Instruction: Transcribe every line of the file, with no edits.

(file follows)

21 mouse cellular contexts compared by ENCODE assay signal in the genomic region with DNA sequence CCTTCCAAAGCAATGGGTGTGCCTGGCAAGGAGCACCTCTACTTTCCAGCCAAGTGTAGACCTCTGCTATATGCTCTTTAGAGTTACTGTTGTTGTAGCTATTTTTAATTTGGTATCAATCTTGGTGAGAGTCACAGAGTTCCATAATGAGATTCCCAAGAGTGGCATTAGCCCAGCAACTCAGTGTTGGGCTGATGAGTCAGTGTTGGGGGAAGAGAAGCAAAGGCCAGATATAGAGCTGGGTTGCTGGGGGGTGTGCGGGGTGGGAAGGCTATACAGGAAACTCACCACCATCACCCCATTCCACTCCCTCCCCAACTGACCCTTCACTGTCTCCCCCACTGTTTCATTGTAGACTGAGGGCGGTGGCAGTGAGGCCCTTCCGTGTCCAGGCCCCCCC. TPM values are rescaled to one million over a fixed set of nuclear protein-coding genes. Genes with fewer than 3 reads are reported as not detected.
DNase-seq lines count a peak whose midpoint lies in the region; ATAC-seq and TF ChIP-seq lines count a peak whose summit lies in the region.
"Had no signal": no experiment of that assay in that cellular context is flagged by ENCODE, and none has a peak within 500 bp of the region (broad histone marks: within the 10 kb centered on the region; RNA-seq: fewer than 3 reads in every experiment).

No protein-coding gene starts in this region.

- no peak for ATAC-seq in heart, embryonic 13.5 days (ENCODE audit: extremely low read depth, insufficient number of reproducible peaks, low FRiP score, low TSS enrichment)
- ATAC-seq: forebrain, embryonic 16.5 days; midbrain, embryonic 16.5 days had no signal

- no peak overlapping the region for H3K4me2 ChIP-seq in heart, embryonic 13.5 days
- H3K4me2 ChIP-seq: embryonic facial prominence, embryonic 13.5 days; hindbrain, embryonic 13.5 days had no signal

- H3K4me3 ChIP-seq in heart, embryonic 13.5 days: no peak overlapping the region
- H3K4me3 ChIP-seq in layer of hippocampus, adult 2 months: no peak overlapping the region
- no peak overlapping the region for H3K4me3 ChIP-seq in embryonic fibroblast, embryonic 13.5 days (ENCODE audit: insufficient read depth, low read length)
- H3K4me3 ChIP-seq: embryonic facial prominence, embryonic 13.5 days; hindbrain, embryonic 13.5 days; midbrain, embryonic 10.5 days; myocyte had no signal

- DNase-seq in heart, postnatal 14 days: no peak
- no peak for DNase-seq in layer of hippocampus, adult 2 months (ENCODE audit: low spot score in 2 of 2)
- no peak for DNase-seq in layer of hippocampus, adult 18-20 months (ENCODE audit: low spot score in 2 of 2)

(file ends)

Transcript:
21 mouse cellular contexts compared by ENCODE assay signal in the genomic region with DNA sequence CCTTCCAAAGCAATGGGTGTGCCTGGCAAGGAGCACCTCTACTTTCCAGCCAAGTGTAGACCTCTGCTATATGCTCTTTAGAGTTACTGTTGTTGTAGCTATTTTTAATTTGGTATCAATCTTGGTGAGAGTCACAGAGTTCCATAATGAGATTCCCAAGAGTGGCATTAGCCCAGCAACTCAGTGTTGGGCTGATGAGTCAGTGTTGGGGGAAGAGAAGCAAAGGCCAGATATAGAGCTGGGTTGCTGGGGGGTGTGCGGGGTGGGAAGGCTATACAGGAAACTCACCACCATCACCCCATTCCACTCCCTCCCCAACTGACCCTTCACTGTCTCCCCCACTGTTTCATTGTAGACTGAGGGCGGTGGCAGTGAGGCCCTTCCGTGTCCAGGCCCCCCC. TPM values are rescaled to one million over a fixed set of nuclear protein-coding genes. Genes with fewer than 3 reads are reported as not detected.
DNase-seq lines count a peak whose midpoint lies in the region; ATAC-seq and TF ChIP-seq lines count a peak whose summit lies in the region.
"Had no signal": no experiment of that assay in that cellular context is flagged by ENCODE, and none has a peak within 500 bp of the region (broad histone marks: within the 10 kb centered on the region; RNA-seq: fewer than 3 reads in every experiment).

No protein-coding gene starts in this region.

- no peak for ATAC-seq in heart, embryonic 13.5 days (ENCODE audit: extremely low read depth, insufficient number of reproducible peaks, low FRiP score, low TSS enrichment)
- ATAC-seq: forebrain, embryonic 16.5 days; midbrain, embryonic 16.5 days had no signal

- no peak overlapping the region for H3K4me2 ChIP-seq in heart, embryonic 13.5 days
- H3K4me2 ChIP-seq: embryonic facial prominence, embryonic 13.5 days; hindbrain, embryonic 13.5 days had no signal

- H3K4me3 ChIP-seq in heart, embryonic 13.5 days: no peak overlapping the region
- H3K4me3 ChIP-seq in layer of hippocampus, adult 2 months: no peak overlapping the region
- no peak overlapping the region for H3K4me3 ChIP-seq in embryonic fibroblast, embryonic 13.5 days (ENCODE audit: insufficient read depth, low read length)
- H3K4me3 ChIP-seq: embryonic facial prominence, embryonic 13.5 days; hindbrain, embryonic 13.5 days; midbrain, embryonic 10.5 days; myocyte had no signal

- DNase-seq in heart, postnatal 14 days: no peak
- no peak for DNase-seq in layer of hippocampus, adult 2 months (ENCODE audit: low spot score in 2 of 2)
- no peak for DNase-seq in layer of hippocampus, adult 18-20 months (ENCODE audit: low spot score in 2 of 2)